Sometimes Black Shuck is recorded as having appeared headless, and at other times as floating on a carpet of mist. However, it is generally described as about the size of a mastiff, with shaggy black fur and glowing red eyes.

Katie in the 2018 Rust & Stardust production of Black Shuck


St Botolph and the Marsh Demons of Iken


The church of St Botolph is one of around 60 which bear the saint's name and is one of Suffolk's hidden gems, a thatched church built on a bluff above the River Alde where the Saxon nobleman Botolph landed and was gifted land on which to build a monastery.


It was here that Botolph set about 'exorcising' the swamps of the "devils" that glowed in the night and filled those that lived close by with fear at what lay in waiting on the marshes.

from St Botolph's Church, Cambridge


Botolph and his brother Adolph lived in the seventh century and were sent away to be taught at a Benedictine Abbey in France - Adolph became a Dutch Bishop while Botolph returned to East Anglia to build his house of worship... and banish demons!

Martin as Penda of Mercia in Rust & Stardust's production of The Marsh Demons of Iken.


The Lost City of Dunwich


There were prehistoric people in Dunwich, and the Romans likely had a sea fort there.


Later, the chief town and the original see of the Anglo-Saxon bishops of the Kingdom of East Anglia was a place called Dommoc. King Sigeberht of the Angles brought Felix of Burgundy to Britain and elevated him to bishop here in 630.


For hundreds of years, it was believed that Dunwich was this ancient capital.


It was an important centre of religious patronage, and during the medieval period there were buildings for the Franciscan and Dominican orders as well as for the Knights Templar. In 1154, Dunwich had 19 churches, two monasteries, and two hospitals.

In 1282, Dunwich was the sixth-richest town in East Anglia, but the tide was beginning to turn for the town. Disastrous storms in the 1280s and then in the 1320s resulted in severe damage through the blocking of its harbour and the destruction of hundreds of houses and community buildings.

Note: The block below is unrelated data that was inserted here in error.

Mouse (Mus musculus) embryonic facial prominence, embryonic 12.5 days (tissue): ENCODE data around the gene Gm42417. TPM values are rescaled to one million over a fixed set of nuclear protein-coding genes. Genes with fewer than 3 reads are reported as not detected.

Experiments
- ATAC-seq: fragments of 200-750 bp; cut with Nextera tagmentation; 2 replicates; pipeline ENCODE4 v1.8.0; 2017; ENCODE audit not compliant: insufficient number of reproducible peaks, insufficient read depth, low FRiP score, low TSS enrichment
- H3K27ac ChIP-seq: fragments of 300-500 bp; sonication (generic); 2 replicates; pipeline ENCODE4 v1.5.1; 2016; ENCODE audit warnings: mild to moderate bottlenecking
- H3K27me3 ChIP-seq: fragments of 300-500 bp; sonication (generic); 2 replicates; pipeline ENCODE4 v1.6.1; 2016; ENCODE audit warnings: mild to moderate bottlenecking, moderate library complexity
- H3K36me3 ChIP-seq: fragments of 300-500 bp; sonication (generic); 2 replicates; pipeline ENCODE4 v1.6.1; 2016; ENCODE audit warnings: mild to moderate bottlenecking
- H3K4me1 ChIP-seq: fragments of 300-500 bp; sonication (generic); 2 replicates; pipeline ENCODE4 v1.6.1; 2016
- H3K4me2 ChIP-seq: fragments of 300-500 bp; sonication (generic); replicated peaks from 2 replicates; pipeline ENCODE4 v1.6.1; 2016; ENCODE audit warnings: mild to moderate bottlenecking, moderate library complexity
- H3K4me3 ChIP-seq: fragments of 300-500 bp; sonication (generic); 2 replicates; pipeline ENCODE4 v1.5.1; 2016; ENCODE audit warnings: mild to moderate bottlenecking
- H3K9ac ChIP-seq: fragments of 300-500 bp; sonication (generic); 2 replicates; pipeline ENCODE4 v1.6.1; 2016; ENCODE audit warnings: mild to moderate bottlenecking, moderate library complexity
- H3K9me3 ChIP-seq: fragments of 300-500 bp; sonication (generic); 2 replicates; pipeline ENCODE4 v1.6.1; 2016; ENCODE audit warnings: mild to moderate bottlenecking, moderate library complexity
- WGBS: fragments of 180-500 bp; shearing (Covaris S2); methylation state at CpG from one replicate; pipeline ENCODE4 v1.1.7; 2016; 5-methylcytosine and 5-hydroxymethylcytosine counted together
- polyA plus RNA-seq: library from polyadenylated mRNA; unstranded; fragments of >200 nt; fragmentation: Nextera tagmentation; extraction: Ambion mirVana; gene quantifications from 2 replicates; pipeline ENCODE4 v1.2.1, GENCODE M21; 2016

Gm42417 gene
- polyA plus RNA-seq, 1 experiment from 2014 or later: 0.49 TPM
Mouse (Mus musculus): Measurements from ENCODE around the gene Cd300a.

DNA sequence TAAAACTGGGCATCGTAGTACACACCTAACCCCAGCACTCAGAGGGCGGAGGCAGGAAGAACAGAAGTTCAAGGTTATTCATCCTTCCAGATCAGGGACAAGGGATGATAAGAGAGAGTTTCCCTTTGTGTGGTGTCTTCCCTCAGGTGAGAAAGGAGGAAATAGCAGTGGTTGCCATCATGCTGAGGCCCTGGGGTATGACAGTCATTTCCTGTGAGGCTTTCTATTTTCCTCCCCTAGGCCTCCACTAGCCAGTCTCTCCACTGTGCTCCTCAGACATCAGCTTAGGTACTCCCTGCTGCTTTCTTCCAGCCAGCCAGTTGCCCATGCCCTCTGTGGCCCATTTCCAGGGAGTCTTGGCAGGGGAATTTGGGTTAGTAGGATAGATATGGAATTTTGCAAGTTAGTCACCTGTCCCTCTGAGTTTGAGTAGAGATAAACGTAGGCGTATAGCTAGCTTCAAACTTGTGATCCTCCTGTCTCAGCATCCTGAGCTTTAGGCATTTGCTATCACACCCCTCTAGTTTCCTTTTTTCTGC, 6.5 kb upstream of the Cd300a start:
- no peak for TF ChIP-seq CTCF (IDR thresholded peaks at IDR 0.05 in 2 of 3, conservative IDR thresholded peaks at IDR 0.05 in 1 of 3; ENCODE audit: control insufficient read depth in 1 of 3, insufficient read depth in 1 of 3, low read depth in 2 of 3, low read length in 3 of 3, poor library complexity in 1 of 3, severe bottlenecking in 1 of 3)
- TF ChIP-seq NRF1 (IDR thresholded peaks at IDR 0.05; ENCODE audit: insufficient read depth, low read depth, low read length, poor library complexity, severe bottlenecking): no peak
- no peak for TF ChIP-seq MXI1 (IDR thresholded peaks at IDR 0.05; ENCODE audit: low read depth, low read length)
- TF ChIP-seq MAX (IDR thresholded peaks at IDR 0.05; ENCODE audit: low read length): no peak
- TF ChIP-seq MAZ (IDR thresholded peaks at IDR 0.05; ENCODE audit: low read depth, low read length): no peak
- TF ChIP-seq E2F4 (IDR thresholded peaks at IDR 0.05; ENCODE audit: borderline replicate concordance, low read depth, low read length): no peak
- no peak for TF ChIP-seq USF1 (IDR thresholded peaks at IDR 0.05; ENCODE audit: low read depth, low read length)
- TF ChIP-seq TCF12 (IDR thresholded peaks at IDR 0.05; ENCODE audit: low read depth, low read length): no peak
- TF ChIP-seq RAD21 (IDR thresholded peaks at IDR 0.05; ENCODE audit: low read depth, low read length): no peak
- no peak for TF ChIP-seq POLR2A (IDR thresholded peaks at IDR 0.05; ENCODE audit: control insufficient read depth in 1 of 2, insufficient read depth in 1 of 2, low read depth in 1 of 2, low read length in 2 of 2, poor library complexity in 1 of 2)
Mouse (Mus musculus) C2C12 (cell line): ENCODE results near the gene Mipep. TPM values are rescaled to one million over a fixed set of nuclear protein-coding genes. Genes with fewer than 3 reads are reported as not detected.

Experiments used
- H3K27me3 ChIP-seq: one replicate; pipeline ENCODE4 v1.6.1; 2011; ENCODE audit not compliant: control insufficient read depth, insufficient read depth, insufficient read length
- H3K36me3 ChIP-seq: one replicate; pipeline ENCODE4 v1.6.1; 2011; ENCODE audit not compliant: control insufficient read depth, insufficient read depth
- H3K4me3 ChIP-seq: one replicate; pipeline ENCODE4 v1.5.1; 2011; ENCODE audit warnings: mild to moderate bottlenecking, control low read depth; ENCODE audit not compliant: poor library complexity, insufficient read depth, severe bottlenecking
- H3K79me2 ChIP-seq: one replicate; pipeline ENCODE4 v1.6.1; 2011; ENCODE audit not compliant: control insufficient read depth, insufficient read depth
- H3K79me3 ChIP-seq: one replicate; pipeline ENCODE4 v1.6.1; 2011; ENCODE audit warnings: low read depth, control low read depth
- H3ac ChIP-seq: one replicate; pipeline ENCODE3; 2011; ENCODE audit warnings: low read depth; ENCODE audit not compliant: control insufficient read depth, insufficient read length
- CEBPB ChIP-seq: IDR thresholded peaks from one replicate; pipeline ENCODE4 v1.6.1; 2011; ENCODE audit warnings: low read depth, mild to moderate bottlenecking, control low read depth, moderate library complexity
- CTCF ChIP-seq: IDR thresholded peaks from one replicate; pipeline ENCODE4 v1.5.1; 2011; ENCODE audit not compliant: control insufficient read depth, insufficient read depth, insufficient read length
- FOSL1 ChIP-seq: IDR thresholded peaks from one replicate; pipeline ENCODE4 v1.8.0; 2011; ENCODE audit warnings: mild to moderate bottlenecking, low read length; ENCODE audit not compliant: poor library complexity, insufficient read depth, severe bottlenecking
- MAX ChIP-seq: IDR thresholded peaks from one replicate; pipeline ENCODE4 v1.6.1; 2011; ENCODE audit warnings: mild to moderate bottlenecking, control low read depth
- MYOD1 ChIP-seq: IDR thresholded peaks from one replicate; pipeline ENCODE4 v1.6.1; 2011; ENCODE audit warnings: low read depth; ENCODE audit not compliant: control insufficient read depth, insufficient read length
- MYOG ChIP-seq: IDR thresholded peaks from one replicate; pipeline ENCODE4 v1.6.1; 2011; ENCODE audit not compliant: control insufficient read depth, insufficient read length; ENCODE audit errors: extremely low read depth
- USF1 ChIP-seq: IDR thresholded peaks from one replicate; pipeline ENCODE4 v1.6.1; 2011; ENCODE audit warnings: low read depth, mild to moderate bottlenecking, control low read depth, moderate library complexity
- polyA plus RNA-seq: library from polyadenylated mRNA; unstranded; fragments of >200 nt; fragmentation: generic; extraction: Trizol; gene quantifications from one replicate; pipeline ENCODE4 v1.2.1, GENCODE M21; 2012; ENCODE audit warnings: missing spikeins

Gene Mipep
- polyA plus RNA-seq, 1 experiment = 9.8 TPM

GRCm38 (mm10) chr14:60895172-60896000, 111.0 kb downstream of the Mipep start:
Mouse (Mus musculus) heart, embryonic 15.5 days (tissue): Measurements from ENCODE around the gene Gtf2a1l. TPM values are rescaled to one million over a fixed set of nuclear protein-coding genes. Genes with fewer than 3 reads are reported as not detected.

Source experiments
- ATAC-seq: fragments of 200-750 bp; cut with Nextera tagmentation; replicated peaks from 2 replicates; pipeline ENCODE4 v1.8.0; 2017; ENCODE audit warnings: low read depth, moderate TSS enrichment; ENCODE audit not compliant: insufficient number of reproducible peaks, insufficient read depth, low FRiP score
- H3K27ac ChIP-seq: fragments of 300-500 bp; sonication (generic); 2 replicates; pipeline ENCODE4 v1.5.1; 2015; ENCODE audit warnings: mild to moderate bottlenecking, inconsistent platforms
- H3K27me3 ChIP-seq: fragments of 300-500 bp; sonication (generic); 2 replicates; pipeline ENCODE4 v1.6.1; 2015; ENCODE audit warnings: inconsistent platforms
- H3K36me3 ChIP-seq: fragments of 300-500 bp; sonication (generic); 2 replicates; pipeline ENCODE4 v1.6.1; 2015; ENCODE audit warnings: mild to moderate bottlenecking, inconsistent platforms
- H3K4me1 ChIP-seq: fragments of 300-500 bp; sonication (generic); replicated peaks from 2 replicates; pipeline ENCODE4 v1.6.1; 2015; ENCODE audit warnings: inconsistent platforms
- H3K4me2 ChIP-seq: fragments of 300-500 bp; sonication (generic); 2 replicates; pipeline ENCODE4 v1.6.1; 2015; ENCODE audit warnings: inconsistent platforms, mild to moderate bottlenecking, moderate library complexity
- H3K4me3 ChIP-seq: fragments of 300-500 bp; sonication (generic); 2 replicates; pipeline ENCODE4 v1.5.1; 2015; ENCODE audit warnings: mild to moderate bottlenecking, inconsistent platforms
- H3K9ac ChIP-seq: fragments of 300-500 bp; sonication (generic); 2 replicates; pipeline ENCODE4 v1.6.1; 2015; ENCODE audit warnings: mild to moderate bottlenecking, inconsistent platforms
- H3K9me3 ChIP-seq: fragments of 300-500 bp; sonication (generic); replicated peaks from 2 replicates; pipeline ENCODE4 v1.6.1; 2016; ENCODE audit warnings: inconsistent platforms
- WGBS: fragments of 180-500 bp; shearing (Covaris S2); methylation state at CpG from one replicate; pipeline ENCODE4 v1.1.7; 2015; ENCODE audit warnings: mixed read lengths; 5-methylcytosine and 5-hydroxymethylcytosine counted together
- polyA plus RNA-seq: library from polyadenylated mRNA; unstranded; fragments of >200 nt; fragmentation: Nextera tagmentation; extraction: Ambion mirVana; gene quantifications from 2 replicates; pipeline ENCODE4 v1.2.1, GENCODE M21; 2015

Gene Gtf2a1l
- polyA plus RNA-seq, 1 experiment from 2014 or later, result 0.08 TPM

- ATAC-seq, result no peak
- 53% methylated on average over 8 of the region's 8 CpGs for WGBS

The Black Death in England (1348-49) added to the town’s woes and Dunwich continued to decline over subsequent decades, with erosion chipping away at what remained of the settlement, skilled labour leaving, and general economic decline all having a snowball effect which ensured it would never return to its past glory.


Despite a slight resurgence in its fortunes in the 15th century, Dunwich was a quarter of its peak size by 1602 and in 1832 it was declared a ‘rotten borough’.


All Saints Church finally tumbled into the sea in 1919, and bones from its graveyard still sometimes fall out of the cliff today. Eerily, too, a local legend has it that the sound of church bells can be heard emanating from beneath the waves...


The Westleton Witch Stone


St Peter’s, built around 1340, is a quaint, thatched church bereft of tower or spire, a peaceful place that harbours an incongruous secret: for a local tradition has it that the Devil himself lives below a small grating at the base of the wall to the right of the priest’s door and that if a particular ritual is observed, Old Nick will rattle his chains below ground.


In front of the Devil’s grating is the Witch’s Stone, a 14th century gravestone which has fallen and is flush with the ground – legend has it that grass will never grow over the stone and that if you use it as a base, you can summon Satan’s wrath by performing a simple ritual.


Place a handkerchief or a piece of straw in the grating and then run round the church three or seven times anti-clockwise but never look at the devil’s lair until you have finished the ritual – back at the Witch’s Stone, the item you’ve placed in the grating will have vanished or you’ll hear Satan rattling his iron chains from his underground home.


The Stowmarket Fairies


The whole of the Stowmarket Hundred is remarkable for fairy stories, ghost adventures, and other marvellous legends.


Fairies frequented several houses in Tavern Street about 80 to 100 years since. They never appeared as long as any one was about. People used to lie hid to see them, and some have seen them.


Once in particular by a wood-stack up near the brick-yard there was a large company of them dancing, singing, and playing music together. They were very small people, quite little creatures and very merry, but as soon as they saw anybody they all vanished away.


In the houses after they had fled on going upstairs sparks of fire as bright as stars used to appear under the feet of the persons who disturbed them...


The Wild Man of Orford


A strange myth from the 13th century still pervades Orford Castle. It stems from the writings of Ralph of Coggeshall who, in 1207, reported that:


...it happened that the fishermen, fishing in the sea, caught in their nets a wild man, whom in their wonder they brought to the castellan.

Martin being wildly happy at Orford Castle


The ‘castellan’, or constable, went on to keep the poor ‘wild man’ in custody, probably at Orford Castle, ‘many days and nights’ and even tortured him. Our chronicler muses that ‘Whether this was a mortal man or some fish pretending to have human form, it is not easy to conclude’.


The mysterious prisoner eventually made his escape back to the sea.


His story is still remembered though, and his likeness is found on the font in Orford church.